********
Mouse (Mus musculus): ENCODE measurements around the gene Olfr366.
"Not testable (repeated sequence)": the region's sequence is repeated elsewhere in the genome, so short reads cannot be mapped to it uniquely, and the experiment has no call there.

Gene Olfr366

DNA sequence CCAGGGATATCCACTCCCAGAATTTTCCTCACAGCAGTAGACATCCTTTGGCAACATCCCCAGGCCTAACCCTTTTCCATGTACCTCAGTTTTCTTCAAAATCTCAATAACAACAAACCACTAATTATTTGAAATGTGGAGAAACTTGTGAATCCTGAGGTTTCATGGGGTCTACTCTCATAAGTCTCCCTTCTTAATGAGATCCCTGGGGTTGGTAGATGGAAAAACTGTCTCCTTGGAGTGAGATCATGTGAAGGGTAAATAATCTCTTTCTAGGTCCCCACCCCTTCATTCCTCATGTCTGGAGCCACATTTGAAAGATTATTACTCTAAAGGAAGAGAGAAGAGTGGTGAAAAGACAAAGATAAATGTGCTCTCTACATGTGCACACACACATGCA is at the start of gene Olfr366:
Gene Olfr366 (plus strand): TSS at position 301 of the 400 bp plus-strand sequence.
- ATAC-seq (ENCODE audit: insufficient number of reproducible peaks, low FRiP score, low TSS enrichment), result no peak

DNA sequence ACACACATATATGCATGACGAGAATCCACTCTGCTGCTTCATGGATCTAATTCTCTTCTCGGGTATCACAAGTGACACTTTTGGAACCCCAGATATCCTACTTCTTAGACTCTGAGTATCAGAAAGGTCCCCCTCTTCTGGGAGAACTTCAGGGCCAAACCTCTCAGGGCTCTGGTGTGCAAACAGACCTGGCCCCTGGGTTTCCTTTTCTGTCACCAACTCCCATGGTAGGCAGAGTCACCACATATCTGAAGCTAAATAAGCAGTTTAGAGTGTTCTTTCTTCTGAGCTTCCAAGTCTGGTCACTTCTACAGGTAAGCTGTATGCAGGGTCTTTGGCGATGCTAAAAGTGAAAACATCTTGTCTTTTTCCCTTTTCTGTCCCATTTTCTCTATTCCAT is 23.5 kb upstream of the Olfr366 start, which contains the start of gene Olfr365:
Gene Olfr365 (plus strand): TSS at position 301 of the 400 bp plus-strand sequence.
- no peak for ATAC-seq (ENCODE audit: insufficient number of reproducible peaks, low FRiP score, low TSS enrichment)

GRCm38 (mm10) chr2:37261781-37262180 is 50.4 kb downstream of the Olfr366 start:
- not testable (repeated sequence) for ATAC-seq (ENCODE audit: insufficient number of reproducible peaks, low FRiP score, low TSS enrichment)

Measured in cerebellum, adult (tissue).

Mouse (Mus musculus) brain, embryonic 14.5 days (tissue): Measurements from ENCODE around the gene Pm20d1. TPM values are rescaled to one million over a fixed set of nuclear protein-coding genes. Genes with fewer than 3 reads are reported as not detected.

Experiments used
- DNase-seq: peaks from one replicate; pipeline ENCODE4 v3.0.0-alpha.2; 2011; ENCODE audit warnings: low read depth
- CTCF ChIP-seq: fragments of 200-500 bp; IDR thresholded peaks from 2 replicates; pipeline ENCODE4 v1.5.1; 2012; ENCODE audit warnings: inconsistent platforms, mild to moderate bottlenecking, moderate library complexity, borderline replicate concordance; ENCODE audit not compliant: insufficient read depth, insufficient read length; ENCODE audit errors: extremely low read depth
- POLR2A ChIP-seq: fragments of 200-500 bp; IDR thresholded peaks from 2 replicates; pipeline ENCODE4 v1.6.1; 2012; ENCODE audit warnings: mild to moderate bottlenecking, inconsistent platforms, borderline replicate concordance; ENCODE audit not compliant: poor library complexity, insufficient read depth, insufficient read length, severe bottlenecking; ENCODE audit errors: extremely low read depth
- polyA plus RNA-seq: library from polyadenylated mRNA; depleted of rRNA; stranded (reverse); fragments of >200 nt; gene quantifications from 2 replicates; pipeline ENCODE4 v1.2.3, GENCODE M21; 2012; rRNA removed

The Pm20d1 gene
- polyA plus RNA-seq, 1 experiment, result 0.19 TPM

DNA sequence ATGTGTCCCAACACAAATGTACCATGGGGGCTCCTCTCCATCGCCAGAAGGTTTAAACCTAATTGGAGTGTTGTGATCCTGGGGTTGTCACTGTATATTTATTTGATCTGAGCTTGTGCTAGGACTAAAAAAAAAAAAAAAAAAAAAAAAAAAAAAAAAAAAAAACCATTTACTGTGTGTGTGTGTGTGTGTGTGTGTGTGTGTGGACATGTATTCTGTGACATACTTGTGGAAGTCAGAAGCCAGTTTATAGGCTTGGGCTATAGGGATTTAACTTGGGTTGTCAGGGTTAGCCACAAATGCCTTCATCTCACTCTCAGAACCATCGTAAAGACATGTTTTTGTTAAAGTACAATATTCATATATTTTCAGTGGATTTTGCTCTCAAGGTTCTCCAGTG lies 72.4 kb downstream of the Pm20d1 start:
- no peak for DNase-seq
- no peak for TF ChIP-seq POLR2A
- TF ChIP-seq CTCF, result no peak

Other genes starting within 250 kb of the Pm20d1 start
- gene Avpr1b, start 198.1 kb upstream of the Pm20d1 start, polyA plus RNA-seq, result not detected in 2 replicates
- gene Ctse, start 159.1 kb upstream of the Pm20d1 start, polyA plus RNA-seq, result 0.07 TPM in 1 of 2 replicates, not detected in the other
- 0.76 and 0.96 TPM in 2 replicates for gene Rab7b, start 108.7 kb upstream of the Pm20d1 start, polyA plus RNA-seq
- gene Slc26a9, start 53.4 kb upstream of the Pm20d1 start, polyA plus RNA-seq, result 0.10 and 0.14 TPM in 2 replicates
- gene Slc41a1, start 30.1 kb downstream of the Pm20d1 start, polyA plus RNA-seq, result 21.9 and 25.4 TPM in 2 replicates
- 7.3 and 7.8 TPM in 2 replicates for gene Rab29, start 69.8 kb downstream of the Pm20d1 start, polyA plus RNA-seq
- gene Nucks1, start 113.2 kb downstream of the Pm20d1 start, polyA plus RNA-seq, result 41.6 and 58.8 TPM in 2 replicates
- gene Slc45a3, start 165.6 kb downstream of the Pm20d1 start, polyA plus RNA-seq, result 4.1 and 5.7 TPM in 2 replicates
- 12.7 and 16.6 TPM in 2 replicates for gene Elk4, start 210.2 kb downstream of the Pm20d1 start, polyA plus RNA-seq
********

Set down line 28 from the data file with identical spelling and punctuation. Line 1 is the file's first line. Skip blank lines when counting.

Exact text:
- 0.76 and 0.96 TPM in 2 replicates for gene Rab7b, start 108.7 kb upstream of the Pm20d1 start, polyA plus RNA-seq